GrowNYC Grains: What does the structure of your bakery look like right now? About how many loaves a week are you baking?
Tyler: I am baking 100 loaves 6 days a week. I have a double-decker convection oven and bake everything in cast irons. Folks can pre-order bread for pick up Tuesday-Saturday 4pm-7pm in Carroll Gardens. We have a table out front with a bell to ring when picking up pre-ordered bread. Whatever is leftover will be frozen, and I’ll give it out if people reach out for community events.
GG: What role has the pandemic played in bringing this project, of baking bread for your neighbors, to fruition?
TS: I have seen a large psychological shift to people buying locally. Local food has been treated more seriously since the pandemic. People are thinking critically about how they want to spend their money. This shift to hyper-local small scale embodies everything I wanted in a bakery. There is an insane amount of inherent compromise being made for the convenience we became accustomed to when it comes to the super grocery store. I am trying to position (ACQ) at the opposite end of the spectrum, working on building a model that works for small independent bakers, but is also sustainable. The strongest impulse about business is that if it’s not growing, it’s dying. The truth is, it doesn’t need to be done as rapidly or in such an inflated way. You can grow slow and steadily, and that’s the way to build a real community. Instagram has been useful to spread localized news, but people have learned about ACQ largely through word of mouth.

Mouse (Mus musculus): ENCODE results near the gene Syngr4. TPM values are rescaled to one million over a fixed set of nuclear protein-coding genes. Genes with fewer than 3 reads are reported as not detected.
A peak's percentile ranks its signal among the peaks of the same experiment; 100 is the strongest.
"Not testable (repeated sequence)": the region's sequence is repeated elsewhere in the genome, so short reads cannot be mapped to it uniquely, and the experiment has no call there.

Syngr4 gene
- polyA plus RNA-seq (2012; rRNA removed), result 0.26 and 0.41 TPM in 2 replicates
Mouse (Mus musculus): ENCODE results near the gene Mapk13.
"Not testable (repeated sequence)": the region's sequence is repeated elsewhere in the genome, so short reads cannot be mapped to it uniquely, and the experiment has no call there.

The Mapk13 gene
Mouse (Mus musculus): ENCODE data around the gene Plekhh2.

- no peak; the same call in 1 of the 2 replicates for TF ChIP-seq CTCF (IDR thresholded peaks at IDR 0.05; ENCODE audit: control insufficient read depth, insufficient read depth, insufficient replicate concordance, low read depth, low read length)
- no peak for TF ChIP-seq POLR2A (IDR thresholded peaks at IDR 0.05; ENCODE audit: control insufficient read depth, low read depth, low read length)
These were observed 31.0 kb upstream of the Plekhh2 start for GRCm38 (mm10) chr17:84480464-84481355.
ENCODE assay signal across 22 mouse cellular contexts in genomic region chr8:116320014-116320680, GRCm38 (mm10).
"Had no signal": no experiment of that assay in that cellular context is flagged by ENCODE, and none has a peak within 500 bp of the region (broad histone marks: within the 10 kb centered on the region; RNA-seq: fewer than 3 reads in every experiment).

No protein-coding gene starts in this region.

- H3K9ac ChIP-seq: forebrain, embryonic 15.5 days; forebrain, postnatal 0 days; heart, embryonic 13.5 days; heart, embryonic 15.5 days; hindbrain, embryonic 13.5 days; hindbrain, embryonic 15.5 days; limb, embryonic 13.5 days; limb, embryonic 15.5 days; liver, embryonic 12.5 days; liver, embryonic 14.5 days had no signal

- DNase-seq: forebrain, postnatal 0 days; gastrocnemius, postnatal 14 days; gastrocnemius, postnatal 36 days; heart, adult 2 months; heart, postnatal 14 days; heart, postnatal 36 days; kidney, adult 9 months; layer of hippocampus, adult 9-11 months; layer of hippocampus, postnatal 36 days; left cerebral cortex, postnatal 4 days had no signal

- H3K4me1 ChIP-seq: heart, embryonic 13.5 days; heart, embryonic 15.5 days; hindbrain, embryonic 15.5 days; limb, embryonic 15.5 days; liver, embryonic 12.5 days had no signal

GG: What role does using local ingredients play in your business? Have there been any obstacles you've had to overcome due to availability, and how did you handle that?
TS: I believe the only way to nourish oneself and community successfully in our current capitalist form of society is to literally use capital to support your neighbors. I’m very much of the belief that all systems that negotiate power must be decentralized. You have to be supporting your local organic farmers if you’re eating food, unless you want everything to be consolidated into corporate mono-cropping. Local organic agriculture is the only way we should be eating. There are cool luxuries we can mess around with if we feel like being decadent, but those should never overpower the local infrastructure of food. If rye berries run out, I will switch to another whole grain. If I have to change einkorn to red fife or spelt due to seasonality of harvest, that’s fine, that’s great. It keeps me engaged with the process, and everyone gets to taste something different. My model is simple with only three loaves of bread on the menu. And being the owner and laborer means I can be more fluid and dynamic about the process.
GG: What is your hope for your bakery in the next couple of years?
ST: Having a Greenmarket stall would be fun. As it is, I am at the market twice a week shopping, so it would be cool to be integrated into it and engage with the Greenmarket more. I want to continue focusing on skills and making better and better bread. I want to prove a point about organic agriculture by making extremely beautiful bread. With the right pairing of good farming with good baking, using ethically sourced organically grown produce, and hard work, exceptional things can be created. An underlying goal I have is to take on more apprentices and have them open their own micro bakeries. Taking the time to train people about this craft enables them to have this operation in their own community. Ideally, there would be hundreds sprinkled around the city. My bakery is being put on a pedestal right now because it feels unique. It shouldn’t be unique; community bakeries sourcing locally should be an implicit part of our urban society.
Photos from ACQ Instagram: @antiquest_baker